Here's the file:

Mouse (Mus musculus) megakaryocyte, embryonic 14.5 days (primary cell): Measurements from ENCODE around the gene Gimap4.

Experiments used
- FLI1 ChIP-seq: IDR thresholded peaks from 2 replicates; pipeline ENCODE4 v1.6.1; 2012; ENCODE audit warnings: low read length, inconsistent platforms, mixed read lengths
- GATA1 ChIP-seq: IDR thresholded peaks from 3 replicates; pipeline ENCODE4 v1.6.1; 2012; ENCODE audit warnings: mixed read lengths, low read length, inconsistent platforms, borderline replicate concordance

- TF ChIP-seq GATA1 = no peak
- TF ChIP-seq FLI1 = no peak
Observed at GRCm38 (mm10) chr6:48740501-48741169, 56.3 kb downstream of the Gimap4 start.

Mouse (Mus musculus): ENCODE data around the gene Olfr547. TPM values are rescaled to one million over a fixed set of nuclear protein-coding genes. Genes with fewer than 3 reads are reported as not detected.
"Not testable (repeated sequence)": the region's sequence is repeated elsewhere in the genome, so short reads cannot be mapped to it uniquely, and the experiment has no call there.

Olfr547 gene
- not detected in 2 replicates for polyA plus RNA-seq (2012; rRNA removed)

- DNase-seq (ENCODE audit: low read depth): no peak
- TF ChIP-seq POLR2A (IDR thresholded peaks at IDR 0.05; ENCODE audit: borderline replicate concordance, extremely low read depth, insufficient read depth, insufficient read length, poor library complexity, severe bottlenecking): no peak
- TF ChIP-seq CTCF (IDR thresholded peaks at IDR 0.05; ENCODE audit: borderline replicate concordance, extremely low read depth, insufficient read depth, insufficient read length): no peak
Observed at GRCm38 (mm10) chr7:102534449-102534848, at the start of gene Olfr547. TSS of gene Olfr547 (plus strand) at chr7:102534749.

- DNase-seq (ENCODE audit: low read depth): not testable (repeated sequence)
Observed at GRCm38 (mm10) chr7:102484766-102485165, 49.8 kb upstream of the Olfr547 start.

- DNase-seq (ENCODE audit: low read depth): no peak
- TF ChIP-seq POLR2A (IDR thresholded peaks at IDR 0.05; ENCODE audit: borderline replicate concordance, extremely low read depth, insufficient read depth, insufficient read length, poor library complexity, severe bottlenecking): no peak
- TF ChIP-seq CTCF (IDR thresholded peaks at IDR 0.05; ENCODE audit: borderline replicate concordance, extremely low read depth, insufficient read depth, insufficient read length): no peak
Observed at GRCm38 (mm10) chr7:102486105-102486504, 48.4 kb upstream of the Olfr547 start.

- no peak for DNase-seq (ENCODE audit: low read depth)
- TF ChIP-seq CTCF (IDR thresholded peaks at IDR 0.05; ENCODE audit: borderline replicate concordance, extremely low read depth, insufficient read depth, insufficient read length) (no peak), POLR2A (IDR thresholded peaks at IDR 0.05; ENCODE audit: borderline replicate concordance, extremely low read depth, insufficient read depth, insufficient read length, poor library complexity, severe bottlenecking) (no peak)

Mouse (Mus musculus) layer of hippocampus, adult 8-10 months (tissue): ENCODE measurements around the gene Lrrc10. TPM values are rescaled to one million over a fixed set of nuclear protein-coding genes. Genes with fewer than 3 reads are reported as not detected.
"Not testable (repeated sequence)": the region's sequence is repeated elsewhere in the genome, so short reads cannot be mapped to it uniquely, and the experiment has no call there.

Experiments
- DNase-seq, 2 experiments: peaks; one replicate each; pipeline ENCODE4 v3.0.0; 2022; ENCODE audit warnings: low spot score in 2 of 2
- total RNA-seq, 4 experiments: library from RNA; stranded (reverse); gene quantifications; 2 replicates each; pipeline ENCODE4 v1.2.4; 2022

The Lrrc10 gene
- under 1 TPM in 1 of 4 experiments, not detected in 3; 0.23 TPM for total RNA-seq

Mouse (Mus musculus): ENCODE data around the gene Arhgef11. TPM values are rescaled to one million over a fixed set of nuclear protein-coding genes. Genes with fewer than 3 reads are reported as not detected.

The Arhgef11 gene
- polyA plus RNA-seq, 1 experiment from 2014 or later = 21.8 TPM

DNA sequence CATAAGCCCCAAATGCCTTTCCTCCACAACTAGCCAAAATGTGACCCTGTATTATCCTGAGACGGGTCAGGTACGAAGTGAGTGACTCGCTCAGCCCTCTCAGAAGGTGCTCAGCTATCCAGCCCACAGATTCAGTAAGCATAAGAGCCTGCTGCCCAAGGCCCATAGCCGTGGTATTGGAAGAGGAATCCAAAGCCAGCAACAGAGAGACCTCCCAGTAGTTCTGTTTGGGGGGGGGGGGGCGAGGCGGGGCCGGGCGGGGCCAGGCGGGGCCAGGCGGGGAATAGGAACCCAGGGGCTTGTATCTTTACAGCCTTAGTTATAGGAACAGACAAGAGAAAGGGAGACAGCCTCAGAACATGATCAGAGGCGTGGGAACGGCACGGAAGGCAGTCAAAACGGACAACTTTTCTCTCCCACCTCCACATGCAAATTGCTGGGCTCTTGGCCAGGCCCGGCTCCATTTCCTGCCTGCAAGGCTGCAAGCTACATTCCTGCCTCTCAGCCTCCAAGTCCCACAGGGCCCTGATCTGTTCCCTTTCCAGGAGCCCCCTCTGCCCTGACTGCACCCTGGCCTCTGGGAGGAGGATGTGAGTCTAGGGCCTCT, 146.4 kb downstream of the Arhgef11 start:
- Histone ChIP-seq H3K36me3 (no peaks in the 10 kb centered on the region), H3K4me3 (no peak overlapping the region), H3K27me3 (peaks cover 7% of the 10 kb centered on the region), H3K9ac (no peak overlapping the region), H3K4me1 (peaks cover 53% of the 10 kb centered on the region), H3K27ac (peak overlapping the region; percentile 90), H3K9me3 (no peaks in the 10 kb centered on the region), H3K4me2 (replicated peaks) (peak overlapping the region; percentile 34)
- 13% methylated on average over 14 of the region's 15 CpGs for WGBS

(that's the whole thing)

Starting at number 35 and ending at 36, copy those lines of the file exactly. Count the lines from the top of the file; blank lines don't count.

- Histone ChIP-seq H3K36me3 (no peaks in the 10 kb centered on the region), H3K4me3 (no peak overlapping the region), H3K27me3 (peaks cover 7% of the 10 kb centered on the region), H3K9ac (no peak overlapping the region), H3K4me1 (peaks cover 53% of the 10 kb centered on the region), H3K27ac (peak overlapping the region; percentile 90), H3K9me3 (no peaks in the 10 kb centered on the region), H3K4me2 (replicated peaks) (peak overlapping the region; percentile 34)
- 13% methylated on average over 14 of the region's 15 CpGs for WGBS